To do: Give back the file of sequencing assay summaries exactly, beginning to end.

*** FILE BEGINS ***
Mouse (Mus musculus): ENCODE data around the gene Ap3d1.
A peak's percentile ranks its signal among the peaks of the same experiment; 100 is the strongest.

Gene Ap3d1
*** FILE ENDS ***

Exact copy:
Mouse (Mus musculus): ENCODE data around the gene Ap3d1.
A peak's percentile ranks its signal among the peaks of the same experiment; 100 is the strongest.

Gene Ap3d1